In Summary

The story is no different in most other parts of Africa. That most fashionable and tech savvy of African cities, Cape Town, is going to run out of water kabisa, kabisa, in a few weeks.

First, it was a drought, and parts of Kenya were hit hard. In the corner of Nairobi where I live, we have endured rather nearly primitive conditions without water for the better part of three weeks.

The story is no different in most other parts of Africa. That most fashionable and tech savvy of African cities, Cape Town, is going to run out of water kabisa, kabisa, in a few weeks.

Then, the rains came, and the pendulum swung in the opposite direction. We are being washed out and drowned.

In the face of missing rain crisis, the big question was how do we get out of this mess. In a development that must warmed the hearts of environmentalist, the hashtag #plantreesKE trended earlier in the week, a sign that a good enough of people are troubled enough to care about what has happened to Kenya’s forests.

Planting trees is just one solution. The question we should also begin to ask for the future, is “how will some people respond to the crisis?”

When cities have become crowded and noisy, almost everywhere in the world people have moved to the suburbs.

When criminals take over the streets, and governments are unable to stop them, fellows move to gated communities and hire private security.

In 10 years, these people with deep pockets, will do something more dramatic than they have so far. They will just go far away, and leave the rest of us behind.

Because I don’t want to be cursed as a bad visitor, I will not be specific, but I have been to parts of Kenya where this future is already here. The first stage of it can be seen in golf resort developments at the coast and the Rift Valley.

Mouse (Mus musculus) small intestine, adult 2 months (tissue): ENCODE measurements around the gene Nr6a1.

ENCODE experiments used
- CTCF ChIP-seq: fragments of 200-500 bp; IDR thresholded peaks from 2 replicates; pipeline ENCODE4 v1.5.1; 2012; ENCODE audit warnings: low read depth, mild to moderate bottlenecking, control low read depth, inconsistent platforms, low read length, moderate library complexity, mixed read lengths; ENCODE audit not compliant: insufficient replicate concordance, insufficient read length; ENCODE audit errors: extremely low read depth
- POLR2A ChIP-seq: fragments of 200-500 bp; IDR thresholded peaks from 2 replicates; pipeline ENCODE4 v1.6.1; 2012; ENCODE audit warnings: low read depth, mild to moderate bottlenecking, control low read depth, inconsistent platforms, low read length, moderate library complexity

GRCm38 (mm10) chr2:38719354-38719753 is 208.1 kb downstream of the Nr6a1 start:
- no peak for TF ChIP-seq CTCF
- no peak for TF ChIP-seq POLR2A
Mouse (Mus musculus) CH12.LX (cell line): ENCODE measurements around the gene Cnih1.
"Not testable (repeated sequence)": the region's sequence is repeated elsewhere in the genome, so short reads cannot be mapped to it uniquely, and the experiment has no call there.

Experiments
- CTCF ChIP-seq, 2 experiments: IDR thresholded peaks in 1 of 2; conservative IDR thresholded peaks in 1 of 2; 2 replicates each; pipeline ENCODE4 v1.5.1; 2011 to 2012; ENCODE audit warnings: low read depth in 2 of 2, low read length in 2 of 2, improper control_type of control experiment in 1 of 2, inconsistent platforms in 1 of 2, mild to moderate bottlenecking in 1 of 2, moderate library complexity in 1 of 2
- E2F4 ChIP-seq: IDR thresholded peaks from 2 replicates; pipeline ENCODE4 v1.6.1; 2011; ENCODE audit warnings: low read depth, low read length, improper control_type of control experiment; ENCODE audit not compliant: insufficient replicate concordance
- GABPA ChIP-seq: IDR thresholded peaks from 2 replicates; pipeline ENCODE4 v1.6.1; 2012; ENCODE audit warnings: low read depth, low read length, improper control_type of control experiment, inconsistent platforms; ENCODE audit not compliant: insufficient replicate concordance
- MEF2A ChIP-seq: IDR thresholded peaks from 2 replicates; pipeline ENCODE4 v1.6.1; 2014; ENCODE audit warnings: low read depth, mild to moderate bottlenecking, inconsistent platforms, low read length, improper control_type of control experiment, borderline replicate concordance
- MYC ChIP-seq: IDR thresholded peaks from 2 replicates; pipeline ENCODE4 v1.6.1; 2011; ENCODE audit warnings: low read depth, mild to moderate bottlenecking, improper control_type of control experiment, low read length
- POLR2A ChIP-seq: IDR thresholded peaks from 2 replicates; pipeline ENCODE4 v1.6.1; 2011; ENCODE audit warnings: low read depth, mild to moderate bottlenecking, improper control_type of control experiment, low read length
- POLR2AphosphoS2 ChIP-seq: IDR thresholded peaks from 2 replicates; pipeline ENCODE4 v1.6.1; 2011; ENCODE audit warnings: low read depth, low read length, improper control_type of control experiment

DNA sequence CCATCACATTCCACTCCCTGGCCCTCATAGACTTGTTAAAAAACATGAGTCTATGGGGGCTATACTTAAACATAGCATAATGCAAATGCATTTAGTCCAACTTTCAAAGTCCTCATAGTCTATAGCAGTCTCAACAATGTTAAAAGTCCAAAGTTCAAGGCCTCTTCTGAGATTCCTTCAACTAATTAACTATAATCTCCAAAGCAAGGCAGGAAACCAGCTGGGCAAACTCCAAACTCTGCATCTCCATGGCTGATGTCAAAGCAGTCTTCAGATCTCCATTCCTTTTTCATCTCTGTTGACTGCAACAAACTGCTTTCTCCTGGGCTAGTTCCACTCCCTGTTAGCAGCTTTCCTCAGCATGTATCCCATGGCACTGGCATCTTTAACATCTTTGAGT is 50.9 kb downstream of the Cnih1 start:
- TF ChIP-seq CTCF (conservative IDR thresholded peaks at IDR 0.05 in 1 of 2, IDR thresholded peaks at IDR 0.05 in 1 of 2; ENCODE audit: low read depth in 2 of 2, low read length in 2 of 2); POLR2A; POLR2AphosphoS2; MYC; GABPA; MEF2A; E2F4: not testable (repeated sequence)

But these are mostly designed as resorts, not “villages” or communes. We now have places where beyond the bungalows and club house, small airstrips, independent water and - in some cases - electricity supplies are being developed. In addition, schools, small shopping centres, and houses of worship, are being thrown in.

In the next few years, I see a lot of these coming up.

In Chile, arid parts of the country that haven’t had rain for 60 years are green all year round, and produce more food than virtually every part of Africa.

Among other things, they solve their water problems through “fog catching”. The technology is quite basic; they put up large mesh nets that capture clouds of fog mostly in the night and condense it into clean water. They then use it to drink and irrigate. Life goes on, almost immune – if not indifferent – the moods of the weather and the fury of rain gods. In Africa, countries like Morocco have moved to free themselves from the tyranny of rivers and lakes, with some clever fog catching, and a massive shift to solar power.

When you google what solutions some brave souls in Kenya are trying to deal with the erratic climate, it is quite impressive. Fellows are tinkering with many things, and I even found some fog catchers.

This secession of the rich and the innovative, can be quite problematic. The rest will be left to scrap it and, basically, kill themselves in the cities and towns. They will not just sit by. They will head to the oases where the rich have retreated to get something to eat. That won’t end well.

A glimpse of this can be seen in South Africa, once you drive further out from the big cities. After the end of apartheid, and “our people” took over, the inevitable problems of providing expanded services in post-independence societies hit South Africa.

Many rich people, especially white Africans, left the big crime-ridden cities, and set up home in these exclusive fenced off villages, providing for themselves and families a life alien to the struggles of the city. It’s the kind of thing that would make Mwalimu Nyerere turn in his grave.

Yet, today, the fact that we all endure the same horrific traffic, breathe the same dirty air, face the same erratic electricity and water supply, in a strange way keeps us united in the same miserable national experience.

Once we have the water-and-fresh-air rich vs. destitute, we shall be in uncharted – and dangerous – waters. That’s why getting climate governance right is not just an issue of floods and failed crops. It is about whether our countries will exist in their current shape.